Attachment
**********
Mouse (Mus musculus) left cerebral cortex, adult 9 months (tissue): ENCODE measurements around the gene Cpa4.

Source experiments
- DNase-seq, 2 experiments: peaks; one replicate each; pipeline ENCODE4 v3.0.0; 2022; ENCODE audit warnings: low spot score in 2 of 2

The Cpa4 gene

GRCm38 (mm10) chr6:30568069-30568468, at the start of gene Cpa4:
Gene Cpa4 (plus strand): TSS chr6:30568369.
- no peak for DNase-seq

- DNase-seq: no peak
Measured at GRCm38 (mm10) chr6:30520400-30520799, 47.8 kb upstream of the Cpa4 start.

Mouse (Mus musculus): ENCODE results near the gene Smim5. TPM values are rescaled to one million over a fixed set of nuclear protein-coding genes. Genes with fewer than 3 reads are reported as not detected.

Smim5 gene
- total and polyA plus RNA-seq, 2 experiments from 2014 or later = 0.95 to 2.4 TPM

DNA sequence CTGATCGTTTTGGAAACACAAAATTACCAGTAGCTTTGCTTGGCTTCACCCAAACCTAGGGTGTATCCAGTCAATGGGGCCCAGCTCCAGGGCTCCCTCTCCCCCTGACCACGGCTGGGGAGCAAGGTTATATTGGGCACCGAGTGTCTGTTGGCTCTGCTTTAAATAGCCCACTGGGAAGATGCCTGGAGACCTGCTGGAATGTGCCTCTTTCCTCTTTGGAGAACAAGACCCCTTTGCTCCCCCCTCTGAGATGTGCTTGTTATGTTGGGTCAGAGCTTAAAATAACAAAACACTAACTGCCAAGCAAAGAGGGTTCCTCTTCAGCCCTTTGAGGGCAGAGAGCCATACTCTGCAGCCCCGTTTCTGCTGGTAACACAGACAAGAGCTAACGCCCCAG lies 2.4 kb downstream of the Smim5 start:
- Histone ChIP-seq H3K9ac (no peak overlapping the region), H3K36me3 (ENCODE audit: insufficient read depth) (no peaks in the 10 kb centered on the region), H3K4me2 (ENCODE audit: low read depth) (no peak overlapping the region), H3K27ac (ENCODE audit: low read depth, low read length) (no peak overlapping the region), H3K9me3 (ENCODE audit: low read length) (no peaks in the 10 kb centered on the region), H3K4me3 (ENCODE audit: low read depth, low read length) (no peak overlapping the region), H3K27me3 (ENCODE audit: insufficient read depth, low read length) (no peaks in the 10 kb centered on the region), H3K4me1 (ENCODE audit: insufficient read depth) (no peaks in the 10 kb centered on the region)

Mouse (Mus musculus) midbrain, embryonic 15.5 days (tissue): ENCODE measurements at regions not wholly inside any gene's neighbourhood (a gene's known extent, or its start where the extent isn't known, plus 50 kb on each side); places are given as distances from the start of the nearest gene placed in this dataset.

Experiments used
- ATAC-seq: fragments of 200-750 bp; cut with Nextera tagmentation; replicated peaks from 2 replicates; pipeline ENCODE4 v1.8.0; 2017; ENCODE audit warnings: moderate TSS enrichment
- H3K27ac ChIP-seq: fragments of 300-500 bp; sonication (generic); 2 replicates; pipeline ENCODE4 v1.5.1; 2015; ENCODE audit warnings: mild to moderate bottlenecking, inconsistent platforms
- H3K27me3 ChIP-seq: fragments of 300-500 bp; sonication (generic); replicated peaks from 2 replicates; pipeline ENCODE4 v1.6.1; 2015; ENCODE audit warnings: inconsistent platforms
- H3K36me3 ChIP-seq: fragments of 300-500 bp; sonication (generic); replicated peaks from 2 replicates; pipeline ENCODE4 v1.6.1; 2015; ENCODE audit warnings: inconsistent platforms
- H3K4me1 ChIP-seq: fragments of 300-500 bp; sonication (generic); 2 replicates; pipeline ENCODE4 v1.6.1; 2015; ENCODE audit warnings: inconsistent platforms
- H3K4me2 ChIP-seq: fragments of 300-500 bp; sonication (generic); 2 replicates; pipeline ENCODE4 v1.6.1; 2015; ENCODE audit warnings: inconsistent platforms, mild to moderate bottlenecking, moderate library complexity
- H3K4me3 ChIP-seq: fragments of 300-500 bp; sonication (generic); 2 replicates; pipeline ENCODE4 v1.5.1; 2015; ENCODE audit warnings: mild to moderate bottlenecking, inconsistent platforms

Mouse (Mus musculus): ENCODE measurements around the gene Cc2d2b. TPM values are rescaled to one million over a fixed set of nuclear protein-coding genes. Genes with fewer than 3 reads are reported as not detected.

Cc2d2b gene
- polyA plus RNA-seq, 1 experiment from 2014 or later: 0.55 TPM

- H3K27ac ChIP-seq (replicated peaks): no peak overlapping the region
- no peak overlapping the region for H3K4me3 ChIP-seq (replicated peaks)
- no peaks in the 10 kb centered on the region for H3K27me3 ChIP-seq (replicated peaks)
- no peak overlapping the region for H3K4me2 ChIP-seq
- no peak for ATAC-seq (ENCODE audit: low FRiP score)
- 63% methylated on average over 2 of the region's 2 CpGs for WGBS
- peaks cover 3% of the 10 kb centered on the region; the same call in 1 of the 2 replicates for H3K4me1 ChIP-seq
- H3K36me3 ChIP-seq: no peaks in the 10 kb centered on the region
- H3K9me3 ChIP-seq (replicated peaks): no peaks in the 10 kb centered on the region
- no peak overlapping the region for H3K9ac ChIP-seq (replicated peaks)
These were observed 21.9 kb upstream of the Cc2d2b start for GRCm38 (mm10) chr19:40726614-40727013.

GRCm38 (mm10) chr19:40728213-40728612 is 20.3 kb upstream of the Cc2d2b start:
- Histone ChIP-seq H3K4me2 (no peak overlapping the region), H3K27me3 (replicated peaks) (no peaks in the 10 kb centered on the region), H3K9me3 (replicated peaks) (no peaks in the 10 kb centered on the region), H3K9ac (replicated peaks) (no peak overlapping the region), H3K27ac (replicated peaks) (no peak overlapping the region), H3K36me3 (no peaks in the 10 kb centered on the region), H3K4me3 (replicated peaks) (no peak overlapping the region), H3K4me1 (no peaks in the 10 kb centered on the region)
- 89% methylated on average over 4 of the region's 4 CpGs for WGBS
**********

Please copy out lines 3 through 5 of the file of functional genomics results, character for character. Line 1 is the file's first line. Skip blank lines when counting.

- DNase-seq, 2 experiments: peaks; one replicate each; pipeline ENCODE4 v3.0.0; 2022; ENCODE audit warnings: low spot score in 2 of 2

The Cpa4 gene

GRCm38 (mm10) chr6:30568069-30568468, at the start of gene Cpa4: